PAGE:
Crimson Hoax: New marine department spawns from IUP’s humanities building


The following is a satirical news column:

The spring semester got off to a roaring start for IUP’s newly formed department of marine studies Wednesday afternoon.  Several dozen people showed up at the new Humanities and Social Sciences building to watch the department’s students take their first strokes underwater and tend to the fish farm, located on the new structure’s ground floor.

“Did you see how many people were there?” Dan Flood (senior, marine biology) exulted afterward.  “I never thought that our new program would draw such a crowd.”

Indeed, the mixed audience of students and faculty braved gusty, freezing conditions to observe the marine students through the doors and windows of the new building.

Decked out in full scuba gear, the students swam around for approximately 30 minutes and tended to the fish farm.

Currently, the facility holds several different species of carp, as well as one species of tilapia.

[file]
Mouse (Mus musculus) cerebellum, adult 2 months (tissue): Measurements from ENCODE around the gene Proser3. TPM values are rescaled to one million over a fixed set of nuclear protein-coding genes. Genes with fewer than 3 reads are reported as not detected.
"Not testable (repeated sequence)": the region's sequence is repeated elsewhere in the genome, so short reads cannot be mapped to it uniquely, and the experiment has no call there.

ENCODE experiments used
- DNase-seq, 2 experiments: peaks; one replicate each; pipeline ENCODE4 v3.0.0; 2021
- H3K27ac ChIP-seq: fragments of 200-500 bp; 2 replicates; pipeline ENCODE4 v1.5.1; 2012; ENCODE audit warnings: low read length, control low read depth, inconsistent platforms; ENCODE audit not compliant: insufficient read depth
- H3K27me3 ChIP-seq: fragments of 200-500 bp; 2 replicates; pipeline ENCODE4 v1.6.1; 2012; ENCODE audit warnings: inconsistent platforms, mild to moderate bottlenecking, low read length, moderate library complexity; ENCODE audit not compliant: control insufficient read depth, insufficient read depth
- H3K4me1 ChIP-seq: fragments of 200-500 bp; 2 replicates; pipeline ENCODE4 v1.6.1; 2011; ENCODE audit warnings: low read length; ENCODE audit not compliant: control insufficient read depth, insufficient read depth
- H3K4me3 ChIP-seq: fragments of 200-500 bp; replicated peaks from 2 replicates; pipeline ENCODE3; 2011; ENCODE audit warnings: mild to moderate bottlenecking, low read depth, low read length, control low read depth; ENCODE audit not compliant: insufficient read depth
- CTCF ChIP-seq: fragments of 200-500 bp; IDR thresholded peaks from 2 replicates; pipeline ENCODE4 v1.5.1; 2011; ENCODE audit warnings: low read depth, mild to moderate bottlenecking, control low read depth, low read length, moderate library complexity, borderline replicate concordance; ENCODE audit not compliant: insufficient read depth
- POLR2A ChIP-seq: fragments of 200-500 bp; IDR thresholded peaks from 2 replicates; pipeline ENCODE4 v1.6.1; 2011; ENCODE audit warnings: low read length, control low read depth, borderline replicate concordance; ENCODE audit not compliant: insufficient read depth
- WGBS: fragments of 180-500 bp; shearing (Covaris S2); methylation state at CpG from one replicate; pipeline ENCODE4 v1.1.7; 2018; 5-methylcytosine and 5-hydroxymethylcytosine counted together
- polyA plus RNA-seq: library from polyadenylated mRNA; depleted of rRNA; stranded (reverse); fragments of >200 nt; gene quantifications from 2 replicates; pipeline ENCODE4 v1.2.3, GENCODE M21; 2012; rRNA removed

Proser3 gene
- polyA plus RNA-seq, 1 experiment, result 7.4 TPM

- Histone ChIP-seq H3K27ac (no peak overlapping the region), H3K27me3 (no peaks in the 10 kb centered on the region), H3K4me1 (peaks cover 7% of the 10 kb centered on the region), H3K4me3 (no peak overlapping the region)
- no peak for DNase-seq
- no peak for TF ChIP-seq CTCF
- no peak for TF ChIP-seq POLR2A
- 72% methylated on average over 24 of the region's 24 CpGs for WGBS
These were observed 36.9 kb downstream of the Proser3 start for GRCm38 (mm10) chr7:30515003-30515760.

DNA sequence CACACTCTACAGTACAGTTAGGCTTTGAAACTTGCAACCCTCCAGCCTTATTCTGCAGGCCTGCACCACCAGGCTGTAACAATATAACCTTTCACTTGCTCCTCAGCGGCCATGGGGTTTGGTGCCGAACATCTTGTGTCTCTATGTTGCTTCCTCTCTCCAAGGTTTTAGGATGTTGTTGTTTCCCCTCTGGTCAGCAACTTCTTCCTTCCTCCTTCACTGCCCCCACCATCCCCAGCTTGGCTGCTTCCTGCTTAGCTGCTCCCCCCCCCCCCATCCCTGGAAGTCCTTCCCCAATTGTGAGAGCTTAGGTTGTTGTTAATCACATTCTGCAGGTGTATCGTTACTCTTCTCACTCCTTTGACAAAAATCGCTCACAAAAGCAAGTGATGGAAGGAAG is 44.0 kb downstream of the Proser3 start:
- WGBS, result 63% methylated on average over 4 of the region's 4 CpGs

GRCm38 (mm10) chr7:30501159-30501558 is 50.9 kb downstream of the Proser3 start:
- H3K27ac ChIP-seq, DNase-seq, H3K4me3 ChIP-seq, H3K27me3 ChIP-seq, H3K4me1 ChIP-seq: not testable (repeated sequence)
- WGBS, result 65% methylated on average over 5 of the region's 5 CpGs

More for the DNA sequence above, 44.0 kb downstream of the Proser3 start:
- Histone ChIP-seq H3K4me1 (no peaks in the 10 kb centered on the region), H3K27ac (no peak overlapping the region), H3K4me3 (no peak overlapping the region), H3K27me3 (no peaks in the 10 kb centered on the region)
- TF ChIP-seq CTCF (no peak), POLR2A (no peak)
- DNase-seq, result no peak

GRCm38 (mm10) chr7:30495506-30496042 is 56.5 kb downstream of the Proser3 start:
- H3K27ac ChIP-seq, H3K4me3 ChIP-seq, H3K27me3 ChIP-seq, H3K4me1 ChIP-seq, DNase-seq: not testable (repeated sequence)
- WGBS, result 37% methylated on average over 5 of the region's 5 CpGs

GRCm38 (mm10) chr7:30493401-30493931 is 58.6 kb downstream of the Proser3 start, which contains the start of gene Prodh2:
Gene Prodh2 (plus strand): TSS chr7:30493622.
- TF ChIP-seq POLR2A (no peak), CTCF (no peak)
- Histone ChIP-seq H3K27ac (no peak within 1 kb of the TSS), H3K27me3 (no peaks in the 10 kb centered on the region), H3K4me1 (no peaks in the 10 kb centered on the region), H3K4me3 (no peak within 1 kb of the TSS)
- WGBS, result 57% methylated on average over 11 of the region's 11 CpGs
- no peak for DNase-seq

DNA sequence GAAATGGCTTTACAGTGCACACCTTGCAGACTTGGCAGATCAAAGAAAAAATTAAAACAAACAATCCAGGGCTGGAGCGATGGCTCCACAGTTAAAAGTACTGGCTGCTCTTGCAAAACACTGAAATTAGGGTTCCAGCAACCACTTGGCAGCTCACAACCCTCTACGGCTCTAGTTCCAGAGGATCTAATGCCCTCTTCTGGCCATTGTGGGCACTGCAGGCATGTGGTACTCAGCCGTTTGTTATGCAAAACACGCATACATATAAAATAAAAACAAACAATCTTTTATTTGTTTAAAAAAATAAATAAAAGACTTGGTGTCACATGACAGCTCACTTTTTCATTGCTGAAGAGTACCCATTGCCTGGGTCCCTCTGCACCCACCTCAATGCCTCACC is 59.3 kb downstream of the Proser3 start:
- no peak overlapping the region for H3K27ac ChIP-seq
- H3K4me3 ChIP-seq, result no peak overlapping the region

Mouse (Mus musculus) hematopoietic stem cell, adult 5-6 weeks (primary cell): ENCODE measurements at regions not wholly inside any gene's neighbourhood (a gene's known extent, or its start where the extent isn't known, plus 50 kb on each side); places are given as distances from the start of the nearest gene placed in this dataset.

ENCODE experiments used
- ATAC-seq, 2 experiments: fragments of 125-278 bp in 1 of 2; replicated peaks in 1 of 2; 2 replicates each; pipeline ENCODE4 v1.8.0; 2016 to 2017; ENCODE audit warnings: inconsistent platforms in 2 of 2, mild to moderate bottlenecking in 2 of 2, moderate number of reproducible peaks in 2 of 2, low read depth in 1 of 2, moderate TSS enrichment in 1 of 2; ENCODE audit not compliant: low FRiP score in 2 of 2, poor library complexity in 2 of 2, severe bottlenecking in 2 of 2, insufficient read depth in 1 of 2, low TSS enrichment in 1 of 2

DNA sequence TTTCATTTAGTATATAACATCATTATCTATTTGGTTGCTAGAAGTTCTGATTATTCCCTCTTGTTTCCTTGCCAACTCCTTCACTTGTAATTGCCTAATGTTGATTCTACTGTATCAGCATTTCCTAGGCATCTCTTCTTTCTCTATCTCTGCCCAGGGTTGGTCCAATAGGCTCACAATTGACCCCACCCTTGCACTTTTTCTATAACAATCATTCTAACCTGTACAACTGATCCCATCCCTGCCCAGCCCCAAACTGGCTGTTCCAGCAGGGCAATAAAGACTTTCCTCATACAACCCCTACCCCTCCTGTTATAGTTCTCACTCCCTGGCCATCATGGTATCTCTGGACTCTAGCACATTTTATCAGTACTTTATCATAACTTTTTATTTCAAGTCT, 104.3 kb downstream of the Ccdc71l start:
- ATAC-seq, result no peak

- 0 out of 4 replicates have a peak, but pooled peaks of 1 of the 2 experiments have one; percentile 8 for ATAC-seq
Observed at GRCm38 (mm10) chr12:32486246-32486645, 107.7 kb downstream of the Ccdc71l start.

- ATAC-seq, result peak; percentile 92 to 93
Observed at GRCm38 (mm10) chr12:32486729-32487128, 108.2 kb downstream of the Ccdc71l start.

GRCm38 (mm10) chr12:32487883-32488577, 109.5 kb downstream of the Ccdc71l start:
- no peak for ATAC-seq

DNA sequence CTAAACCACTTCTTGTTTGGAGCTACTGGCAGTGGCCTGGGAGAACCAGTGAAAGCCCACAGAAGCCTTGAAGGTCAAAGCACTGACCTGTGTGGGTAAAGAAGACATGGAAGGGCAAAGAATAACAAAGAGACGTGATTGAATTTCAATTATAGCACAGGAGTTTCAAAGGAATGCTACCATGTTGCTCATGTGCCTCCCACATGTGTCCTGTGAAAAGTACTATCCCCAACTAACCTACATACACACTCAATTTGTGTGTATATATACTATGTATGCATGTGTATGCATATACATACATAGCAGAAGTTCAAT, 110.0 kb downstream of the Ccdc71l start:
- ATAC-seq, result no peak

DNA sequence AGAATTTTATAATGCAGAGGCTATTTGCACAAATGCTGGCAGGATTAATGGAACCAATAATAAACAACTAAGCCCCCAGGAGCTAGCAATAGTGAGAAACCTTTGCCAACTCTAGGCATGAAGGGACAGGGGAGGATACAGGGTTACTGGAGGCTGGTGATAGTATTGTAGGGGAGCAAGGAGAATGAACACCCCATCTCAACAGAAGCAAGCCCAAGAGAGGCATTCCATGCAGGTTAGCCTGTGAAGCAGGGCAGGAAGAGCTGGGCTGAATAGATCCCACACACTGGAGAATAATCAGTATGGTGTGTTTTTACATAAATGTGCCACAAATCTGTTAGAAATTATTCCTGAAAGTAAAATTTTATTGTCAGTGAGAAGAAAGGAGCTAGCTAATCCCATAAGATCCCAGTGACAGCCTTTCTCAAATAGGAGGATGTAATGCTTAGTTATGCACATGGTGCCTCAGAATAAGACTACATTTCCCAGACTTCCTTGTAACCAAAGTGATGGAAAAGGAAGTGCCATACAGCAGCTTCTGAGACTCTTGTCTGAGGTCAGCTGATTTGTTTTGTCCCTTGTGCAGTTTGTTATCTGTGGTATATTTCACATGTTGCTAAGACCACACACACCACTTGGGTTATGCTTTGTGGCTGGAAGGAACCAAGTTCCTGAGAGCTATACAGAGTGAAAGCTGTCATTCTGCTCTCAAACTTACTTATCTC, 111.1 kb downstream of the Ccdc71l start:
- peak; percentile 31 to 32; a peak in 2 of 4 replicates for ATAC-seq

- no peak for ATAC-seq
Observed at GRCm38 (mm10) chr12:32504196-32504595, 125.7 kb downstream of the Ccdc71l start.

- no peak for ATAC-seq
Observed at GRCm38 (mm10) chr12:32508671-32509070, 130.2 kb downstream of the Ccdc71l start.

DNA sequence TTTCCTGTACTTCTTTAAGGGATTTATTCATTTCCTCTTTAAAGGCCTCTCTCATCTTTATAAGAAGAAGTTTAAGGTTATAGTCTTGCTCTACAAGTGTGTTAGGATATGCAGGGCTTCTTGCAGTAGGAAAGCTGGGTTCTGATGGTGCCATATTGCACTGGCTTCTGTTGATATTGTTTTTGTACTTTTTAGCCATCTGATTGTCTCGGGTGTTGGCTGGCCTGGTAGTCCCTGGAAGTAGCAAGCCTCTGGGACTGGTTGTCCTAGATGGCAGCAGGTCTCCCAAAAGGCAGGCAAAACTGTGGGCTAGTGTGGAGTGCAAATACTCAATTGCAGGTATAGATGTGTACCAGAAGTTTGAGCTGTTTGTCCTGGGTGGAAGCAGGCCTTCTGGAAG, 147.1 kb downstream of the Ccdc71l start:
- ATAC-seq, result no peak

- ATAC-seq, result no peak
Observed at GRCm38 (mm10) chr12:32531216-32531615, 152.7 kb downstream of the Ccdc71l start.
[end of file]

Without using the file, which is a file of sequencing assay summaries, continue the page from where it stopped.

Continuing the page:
The expedition encountered some minor difficulty when several of the carp attacked, killed and devoured one of the tilapia, but overall the first IUP underwater farmers were happy with the results.

“Just getting used to the new equipment,” said Brian Slapscales (freshman, spelunking).

“I’ve never dived before, so this was a new experience for me.”

IUP announced the creation of the marine studies department and the accompanying addition of the fish farm only last fall.  IUP is located about 150 miles from the nearest major body of water and doesn’t have any reputation in the field of marine studies.

If that weren’t enough, fish farming, or pisciculture, is usually designed for a specialized facility and is rarely the province of student involvement.

All told, the announcement raised more than a few eyebrows.

But the IUP administration remains confident that the program will hold water.

“Pisciculture is one of the fastest-growing sectors of aquaculture,” said IUP Associate Undersecretary to the Deputy Assistant Director of Communications Craig Fisher in a news conference last week.

“We can grow our own fish right here on campus.”